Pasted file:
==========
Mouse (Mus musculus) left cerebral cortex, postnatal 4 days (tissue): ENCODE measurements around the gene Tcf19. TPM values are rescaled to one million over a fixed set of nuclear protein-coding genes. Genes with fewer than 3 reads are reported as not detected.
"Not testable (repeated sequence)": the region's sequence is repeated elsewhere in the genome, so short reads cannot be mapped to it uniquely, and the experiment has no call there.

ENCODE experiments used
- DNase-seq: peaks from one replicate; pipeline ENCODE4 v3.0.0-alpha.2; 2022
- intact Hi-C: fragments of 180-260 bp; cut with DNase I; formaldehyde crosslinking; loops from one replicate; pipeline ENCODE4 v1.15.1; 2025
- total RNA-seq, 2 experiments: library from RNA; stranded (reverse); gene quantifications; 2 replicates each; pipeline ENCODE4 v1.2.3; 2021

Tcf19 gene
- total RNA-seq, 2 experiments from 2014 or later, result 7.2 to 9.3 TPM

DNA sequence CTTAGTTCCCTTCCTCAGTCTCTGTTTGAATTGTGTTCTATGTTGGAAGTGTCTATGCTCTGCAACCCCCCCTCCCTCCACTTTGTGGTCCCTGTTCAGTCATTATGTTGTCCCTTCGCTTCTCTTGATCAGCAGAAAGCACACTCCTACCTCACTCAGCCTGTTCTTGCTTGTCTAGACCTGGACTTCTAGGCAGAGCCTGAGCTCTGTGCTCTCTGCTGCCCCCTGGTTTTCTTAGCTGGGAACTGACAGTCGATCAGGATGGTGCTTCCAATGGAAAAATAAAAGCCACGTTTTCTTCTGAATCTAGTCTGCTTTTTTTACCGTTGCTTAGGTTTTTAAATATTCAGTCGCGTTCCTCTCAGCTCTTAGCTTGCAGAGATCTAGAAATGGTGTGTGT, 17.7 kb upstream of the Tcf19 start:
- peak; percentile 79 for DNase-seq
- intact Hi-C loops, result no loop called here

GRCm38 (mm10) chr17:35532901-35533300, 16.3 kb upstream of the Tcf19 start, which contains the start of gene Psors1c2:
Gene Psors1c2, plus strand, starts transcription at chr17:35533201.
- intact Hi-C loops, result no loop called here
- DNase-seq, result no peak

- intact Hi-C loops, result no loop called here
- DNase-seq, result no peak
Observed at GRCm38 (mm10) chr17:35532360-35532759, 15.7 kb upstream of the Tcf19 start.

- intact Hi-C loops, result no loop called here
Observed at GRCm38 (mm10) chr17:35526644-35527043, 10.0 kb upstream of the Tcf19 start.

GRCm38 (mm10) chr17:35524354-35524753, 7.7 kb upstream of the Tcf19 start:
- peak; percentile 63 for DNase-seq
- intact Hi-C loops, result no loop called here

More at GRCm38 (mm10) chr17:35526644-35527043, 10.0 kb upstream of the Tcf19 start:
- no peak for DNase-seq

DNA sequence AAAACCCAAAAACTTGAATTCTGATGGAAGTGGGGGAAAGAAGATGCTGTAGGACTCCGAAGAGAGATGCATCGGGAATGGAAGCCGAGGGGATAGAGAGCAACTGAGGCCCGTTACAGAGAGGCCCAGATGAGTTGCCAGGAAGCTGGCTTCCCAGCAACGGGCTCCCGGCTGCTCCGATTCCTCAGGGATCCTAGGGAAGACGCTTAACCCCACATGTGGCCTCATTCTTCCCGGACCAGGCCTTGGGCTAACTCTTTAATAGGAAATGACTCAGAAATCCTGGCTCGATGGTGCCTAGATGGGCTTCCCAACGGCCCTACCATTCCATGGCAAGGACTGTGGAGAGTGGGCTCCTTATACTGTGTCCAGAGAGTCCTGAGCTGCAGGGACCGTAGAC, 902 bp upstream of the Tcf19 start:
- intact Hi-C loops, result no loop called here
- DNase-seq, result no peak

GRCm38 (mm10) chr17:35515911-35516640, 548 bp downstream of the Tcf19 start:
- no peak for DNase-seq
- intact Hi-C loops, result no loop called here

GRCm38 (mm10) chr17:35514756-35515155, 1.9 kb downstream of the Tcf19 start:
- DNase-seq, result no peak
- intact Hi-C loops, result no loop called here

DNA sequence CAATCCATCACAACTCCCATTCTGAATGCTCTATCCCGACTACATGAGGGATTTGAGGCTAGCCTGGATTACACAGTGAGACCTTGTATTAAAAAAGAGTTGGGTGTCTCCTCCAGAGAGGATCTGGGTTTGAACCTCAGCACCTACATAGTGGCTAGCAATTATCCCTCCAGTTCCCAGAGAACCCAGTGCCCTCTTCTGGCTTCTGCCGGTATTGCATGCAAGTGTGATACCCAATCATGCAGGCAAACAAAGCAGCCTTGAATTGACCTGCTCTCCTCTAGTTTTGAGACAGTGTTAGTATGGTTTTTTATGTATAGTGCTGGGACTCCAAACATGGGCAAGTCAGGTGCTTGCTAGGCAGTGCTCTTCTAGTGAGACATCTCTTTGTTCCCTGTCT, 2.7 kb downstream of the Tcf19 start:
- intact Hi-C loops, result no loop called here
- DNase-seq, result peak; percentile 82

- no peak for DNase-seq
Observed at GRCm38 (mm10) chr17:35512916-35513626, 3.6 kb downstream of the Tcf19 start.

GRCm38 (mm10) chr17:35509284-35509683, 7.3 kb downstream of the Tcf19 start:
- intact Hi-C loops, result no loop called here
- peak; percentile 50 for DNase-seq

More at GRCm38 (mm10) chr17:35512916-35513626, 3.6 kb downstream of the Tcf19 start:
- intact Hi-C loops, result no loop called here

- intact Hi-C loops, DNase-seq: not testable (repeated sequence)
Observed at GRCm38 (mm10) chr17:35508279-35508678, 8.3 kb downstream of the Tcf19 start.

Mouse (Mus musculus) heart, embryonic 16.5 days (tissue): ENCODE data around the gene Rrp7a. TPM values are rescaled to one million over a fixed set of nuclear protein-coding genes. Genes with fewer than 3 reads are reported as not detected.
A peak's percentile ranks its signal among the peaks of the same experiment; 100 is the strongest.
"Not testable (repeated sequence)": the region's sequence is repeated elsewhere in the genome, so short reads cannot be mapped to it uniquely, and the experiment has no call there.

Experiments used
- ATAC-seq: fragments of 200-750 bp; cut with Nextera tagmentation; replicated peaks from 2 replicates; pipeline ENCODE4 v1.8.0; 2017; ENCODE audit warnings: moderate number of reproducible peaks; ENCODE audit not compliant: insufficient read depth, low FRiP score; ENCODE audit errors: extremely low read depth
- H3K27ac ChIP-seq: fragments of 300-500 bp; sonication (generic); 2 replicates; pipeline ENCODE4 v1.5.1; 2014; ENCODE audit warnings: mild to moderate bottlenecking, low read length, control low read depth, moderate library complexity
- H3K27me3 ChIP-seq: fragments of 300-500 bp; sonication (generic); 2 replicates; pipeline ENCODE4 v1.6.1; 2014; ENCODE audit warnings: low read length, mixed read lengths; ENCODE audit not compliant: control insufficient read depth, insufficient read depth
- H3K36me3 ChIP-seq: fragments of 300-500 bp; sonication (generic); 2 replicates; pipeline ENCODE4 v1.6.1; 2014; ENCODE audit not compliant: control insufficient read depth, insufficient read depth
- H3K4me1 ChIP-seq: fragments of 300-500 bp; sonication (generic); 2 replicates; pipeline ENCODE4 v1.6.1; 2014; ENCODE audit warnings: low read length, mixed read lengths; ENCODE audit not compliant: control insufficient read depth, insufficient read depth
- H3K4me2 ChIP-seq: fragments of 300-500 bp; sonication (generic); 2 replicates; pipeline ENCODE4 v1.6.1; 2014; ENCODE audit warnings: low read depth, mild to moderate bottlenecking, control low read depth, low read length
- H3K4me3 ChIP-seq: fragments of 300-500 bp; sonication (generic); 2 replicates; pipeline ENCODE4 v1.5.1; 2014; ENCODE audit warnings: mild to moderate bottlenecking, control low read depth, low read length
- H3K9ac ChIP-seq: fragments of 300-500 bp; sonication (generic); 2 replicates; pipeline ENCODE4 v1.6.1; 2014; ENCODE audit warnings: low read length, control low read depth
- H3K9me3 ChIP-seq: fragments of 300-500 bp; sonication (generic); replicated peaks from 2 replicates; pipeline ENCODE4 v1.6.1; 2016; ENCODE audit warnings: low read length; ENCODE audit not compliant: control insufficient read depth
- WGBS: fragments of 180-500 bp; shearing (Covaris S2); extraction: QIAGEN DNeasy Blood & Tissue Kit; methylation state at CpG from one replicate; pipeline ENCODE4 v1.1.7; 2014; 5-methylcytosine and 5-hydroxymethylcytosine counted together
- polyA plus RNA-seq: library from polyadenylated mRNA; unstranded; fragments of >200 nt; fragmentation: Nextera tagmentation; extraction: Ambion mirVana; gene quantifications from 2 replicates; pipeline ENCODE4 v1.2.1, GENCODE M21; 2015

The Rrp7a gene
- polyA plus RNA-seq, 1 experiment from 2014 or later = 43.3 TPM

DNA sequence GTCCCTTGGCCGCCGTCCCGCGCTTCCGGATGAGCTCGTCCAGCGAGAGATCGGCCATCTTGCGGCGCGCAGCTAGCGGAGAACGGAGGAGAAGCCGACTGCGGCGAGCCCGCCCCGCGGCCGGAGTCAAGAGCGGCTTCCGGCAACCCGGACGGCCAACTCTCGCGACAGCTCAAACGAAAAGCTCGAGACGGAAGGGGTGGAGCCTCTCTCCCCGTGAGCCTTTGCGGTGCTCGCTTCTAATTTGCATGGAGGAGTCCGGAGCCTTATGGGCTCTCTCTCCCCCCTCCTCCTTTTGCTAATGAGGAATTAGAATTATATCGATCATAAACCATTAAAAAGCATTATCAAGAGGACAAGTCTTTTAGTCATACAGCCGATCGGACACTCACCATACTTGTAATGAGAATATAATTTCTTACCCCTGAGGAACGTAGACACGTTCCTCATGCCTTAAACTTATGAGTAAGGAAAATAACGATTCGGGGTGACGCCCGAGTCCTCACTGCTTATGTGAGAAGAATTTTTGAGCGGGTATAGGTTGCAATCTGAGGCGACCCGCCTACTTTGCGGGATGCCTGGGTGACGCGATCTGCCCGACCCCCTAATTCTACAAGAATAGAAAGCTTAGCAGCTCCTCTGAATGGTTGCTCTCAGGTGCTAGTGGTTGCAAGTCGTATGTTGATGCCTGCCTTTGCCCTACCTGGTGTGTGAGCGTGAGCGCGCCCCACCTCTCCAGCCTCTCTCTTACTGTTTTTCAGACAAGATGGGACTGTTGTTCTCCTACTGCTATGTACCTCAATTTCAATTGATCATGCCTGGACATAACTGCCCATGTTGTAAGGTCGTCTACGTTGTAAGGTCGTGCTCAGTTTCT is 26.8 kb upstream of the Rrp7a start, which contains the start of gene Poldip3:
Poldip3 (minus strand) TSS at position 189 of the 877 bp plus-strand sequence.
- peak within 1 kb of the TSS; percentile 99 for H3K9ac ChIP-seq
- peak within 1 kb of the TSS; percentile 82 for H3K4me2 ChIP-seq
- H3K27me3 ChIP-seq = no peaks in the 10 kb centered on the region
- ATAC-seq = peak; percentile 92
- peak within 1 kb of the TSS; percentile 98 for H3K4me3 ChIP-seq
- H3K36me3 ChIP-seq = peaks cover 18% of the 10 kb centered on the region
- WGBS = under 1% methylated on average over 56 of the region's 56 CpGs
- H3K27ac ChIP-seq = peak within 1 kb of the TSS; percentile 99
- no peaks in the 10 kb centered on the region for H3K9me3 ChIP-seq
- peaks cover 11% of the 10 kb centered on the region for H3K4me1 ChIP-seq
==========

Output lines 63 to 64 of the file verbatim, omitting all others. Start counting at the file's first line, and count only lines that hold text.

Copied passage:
- polyA plus RNA-seq, 1 experiment from 2014 or later = 43.3 TPM

DNA sequence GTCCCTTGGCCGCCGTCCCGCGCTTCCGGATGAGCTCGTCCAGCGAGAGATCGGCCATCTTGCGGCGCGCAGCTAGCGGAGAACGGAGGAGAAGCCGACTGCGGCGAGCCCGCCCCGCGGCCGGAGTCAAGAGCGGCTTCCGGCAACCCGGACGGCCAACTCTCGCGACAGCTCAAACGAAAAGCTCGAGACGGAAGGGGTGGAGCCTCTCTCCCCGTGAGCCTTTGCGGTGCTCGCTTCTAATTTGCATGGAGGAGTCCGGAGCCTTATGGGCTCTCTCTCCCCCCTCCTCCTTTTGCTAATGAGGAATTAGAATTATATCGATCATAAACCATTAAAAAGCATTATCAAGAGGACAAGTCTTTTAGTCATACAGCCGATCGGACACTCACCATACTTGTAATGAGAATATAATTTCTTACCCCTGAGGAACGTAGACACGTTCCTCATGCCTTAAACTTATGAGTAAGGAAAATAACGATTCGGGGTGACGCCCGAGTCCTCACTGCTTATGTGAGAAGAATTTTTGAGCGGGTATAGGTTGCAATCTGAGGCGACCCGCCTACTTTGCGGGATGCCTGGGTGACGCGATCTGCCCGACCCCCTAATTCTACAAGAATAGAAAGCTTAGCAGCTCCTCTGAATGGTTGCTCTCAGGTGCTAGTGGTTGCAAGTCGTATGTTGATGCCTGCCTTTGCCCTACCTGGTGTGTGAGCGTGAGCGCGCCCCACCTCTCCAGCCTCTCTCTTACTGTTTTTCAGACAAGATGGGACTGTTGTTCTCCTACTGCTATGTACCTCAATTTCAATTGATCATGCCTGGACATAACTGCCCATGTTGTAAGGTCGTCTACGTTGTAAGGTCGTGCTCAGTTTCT is 26.8 kb upstream of the Rrp7a start, which contains the start of gene Poldip3: